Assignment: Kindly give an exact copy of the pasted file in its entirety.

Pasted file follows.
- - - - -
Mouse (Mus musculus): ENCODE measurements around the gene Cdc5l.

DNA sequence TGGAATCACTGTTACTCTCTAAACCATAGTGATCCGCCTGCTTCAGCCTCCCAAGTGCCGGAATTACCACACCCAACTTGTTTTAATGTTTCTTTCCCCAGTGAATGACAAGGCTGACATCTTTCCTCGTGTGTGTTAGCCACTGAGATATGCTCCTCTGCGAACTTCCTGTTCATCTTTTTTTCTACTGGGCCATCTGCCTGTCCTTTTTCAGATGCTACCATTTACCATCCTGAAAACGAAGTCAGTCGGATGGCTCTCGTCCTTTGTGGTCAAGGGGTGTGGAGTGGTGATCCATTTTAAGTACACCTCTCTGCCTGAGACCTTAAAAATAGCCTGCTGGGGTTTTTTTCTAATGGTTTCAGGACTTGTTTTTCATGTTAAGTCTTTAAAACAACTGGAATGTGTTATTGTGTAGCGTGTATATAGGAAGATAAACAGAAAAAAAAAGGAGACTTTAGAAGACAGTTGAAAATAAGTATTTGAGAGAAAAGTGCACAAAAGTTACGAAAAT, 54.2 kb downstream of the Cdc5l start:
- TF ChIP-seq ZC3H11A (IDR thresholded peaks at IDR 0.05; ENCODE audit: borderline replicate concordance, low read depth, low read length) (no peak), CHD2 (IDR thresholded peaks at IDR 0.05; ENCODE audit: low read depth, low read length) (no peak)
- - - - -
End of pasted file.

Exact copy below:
Mouse (Mus musculus): ENCODE measurements around the gene Cdc5l.

DNA sequence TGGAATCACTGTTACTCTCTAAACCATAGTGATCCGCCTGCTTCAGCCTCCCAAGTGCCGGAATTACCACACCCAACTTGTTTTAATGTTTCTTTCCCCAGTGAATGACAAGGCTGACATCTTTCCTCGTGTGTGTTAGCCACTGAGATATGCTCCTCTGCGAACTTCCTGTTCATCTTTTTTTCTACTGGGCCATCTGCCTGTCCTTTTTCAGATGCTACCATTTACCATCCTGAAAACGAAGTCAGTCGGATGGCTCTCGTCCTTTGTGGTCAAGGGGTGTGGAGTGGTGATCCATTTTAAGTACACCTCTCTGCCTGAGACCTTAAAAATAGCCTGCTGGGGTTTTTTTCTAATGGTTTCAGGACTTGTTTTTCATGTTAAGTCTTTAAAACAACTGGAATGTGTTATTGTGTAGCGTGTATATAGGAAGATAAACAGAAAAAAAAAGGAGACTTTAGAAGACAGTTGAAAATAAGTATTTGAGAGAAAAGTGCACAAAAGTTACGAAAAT, 54.2 kb downstream of the Cdc5l start:
- TF ChIP-seq ZC3H11A (IDR thresholded peaks at IDR 0.05; ENCODE audit: borderline replicate concordance, low read depth, low read length) (no peak), CHD2 (IDR thresholded peaks at IDR 0.05; ENCODE audit: low read depth, low read length) (no peak)